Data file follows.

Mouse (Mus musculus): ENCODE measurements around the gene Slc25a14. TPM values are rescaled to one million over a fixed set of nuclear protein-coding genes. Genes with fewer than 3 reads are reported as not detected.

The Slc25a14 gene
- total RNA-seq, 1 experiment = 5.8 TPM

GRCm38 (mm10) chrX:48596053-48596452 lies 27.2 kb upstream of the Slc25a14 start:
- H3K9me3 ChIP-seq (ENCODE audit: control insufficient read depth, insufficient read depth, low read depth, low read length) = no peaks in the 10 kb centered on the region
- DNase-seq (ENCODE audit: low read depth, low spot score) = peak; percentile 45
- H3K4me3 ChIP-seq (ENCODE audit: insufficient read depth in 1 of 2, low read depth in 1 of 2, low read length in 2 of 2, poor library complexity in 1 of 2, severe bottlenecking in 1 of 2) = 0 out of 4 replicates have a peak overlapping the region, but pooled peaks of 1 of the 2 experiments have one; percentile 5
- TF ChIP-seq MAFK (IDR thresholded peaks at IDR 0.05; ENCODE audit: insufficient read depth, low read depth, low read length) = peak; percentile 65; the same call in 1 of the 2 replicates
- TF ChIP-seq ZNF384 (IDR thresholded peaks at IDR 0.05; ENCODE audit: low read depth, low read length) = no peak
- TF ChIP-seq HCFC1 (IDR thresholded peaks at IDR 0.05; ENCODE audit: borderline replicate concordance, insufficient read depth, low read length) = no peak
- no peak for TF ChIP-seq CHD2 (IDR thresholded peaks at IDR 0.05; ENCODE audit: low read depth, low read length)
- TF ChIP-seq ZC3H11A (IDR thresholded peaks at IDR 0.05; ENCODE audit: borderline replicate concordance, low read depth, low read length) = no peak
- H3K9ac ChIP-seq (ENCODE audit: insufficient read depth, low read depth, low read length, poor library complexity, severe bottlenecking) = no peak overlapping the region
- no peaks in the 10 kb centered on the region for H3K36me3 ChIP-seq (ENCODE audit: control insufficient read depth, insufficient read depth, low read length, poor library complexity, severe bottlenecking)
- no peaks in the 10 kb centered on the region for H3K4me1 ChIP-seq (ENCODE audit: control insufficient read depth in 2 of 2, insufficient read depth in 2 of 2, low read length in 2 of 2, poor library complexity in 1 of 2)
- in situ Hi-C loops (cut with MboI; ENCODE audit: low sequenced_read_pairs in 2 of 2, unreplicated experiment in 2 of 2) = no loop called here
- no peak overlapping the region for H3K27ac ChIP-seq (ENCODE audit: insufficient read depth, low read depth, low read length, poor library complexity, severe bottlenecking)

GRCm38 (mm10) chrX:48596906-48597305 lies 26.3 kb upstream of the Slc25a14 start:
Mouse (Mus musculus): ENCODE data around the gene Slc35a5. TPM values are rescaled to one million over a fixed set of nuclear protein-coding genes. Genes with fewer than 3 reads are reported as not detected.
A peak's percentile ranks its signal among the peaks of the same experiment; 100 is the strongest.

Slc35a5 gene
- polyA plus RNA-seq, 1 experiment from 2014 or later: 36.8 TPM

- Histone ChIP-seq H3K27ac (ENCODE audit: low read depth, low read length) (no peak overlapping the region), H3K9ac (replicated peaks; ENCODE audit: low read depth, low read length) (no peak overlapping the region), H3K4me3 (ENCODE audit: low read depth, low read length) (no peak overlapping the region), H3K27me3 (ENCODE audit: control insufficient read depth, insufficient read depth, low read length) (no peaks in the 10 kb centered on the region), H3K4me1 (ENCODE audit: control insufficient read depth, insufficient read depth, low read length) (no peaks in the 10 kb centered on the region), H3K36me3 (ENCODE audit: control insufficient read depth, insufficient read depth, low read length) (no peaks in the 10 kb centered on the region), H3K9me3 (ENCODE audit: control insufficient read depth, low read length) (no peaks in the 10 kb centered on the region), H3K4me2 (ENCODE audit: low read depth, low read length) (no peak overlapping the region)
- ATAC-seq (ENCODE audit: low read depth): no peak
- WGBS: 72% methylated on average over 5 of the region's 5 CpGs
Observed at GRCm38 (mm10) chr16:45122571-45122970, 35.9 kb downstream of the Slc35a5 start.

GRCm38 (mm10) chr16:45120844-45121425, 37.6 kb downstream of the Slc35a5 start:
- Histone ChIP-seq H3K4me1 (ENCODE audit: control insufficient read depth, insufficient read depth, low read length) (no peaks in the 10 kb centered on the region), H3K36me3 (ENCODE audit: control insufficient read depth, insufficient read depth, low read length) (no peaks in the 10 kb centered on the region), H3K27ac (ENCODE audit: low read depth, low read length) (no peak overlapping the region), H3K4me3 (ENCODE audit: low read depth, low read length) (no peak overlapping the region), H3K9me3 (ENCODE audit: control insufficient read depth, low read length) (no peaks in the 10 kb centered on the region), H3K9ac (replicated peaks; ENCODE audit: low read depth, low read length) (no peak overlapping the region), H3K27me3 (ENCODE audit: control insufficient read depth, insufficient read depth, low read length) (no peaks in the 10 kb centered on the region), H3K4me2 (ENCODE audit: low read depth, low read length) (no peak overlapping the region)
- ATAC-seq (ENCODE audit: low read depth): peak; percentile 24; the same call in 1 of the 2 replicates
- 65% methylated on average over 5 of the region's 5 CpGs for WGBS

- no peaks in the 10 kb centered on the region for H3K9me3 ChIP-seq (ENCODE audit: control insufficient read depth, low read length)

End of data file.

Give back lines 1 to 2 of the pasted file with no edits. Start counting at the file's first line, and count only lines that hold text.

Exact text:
Mouse (Mus musculus): ENCODE measurements around the gene Slc25a14. TPM values are rescaled to one million over a fixed set of nuclear protein-coding genes. Genes with fewer than 3 reads are reported as not detected.

The Slc25a14 gene